Workers at domestic car factories are reaping the benefits of America's increasing demand for high-margin pickups and sport-utility vehicles, with union employees expected to take home among the biggest bonus checks ever.
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The three U.S. auto makers began reporting fourth-quarter earnings Thursday, with results showing Detroit's reliance on light-trucks is fueling profit growth even as the wider U.S. light-vehicle market stagnates.
The bonuses come as auto chiefs signal a willingness to consider adding even more high-paying factory jobs on U.S. soil. Earlier in January, Ford Motor Co. and General Motors Co. committed to nearly 2,000 new hourly positions in coming years, and Fiat Chrysler Automotive promised to spend $1 billion to retool a pair of U.S. factories and create 2,000 new jobs. That company's chief added on Thursday that he would also consider bringing jobs associated with building heavier-duty pickups from Mexico back to one of its American factories, and hinted at the possibly of shifting production of even more light trucks to the U.S.
Car makers are stopping short of committing to new factories in the U.S. But optimism related to President Donald Trump's views on easing corporate taxes, environmental regulations and other costs of doing business that executives say are overly burdensome has car makers reconsidering the role high-cost U.S. workers can play in future strategy.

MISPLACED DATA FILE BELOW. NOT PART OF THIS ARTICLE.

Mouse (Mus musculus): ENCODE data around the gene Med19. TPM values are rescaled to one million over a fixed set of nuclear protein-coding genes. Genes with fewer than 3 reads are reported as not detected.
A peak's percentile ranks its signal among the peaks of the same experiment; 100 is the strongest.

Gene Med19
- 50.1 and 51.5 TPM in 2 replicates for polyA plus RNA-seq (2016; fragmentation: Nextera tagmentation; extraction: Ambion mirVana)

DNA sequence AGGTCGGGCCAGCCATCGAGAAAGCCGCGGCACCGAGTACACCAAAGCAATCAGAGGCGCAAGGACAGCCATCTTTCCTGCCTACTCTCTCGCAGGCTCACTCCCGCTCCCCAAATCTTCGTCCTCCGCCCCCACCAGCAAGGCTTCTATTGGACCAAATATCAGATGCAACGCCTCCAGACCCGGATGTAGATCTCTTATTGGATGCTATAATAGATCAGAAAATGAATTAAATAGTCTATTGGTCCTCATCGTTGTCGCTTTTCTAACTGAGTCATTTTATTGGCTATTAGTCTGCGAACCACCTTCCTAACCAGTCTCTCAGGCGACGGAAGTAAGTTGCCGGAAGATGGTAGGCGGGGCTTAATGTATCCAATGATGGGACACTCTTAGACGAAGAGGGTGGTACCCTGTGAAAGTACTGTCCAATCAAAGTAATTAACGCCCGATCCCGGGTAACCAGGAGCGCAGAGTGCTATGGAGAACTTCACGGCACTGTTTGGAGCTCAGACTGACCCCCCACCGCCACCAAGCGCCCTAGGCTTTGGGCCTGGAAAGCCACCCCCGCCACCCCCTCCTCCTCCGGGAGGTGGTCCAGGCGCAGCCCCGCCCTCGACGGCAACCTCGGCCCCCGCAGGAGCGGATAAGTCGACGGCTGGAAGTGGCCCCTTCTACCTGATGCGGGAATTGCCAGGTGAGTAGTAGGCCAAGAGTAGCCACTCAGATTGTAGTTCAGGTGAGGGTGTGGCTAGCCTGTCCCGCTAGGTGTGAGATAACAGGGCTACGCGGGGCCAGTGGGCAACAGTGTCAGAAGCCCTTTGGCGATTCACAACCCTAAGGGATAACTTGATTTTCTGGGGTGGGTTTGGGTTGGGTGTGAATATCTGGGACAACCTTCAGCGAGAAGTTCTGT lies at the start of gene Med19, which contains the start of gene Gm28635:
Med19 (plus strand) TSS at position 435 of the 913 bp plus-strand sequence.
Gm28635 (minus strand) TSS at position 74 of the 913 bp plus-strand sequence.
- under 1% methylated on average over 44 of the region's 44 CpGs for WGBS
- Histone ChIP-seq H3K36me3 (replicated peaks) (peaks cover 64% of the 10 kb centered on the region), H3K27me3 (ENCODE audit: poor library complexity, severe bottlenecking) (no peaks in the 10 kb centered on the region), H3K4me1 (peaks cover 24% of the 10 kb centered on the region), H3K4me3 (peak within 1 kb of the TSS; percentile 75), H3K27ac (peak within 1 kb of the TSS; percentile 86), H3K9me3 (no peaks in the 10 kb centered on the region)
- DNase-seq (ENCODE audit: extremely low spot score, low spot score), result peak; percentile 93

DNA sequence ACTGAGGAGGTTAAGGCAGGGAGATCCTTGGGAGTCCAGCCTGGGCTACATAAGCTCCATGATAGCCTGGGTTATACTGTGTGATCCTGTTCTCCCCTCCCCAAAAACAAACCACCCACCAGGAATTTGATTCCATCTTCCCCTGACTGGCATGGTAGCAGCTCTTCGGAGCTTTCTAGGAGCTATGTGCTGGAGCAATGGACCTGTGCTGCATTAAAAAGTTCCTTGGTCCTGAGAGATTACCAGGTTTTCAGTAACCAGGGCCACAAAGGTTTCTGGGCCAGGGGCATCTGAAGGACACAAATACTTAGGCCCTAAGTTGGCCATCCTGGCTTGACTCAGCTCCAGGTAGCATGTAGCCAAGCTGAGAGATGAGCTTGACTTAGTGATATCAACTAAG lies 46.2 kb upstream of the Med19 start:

"The policy direction taken by Mr. Trump is something we appreciate," said Fiat Chrysler Chief Executive Sergio Marchionne, in a conference call with analysts on Thursday. "We have the wherewithal now...to effectively entertain a repatriation of the truck manufacturing back to the U.S., which has been one of the things that has been anomalous about the this split of roles between the U.S. and Mexico for a number of years with such a large portion of the pickup-truck market being manufactured in Mexico."
Factory workers aren't the only ones likely to benefit from such a move. Shareholders, enjoying a recent increase in automotive stock prices, are gaining from the billions of dollars in new commitments that GM and Ford are making in dividends and share buybacks.
UAW workers have generally pushed union leaders to first bargain for wage gains over variable-compensation schemes. Still, Detroit Three's 146,000 unionized factory workers -- employed in plants mostly located in Midwestern Rust Belt states that helped secure President Donald Trump's victory in November -- are expected to reap the rewards of the industry's surge in U.S. sales.
Fiat Chrysler will pay out on average $5,000 in profit-sharing based on hours worked to employees represented by the United Auto Workers, the highest annual bonuses for its 40,000 assembly-line workers since the company's 2009 bankruptcy.
Ford Motor's 2016 payout of $9,000 is among the highest in its 114-year history. Checks from GM -- which is reporting its results on Feb. 7 -- will likely top the $11,000 paid last year.
Assembly workers have seen little in the way of pay raises since the Chrysler and GM bankruptcies in 2009, but profit-sharing has helped boost the group's spending power. The potential for bigger bonuses have been negotiated into union contracts signed every four years since 2007, but the awards didn't materialize until after several years of painful restructurings.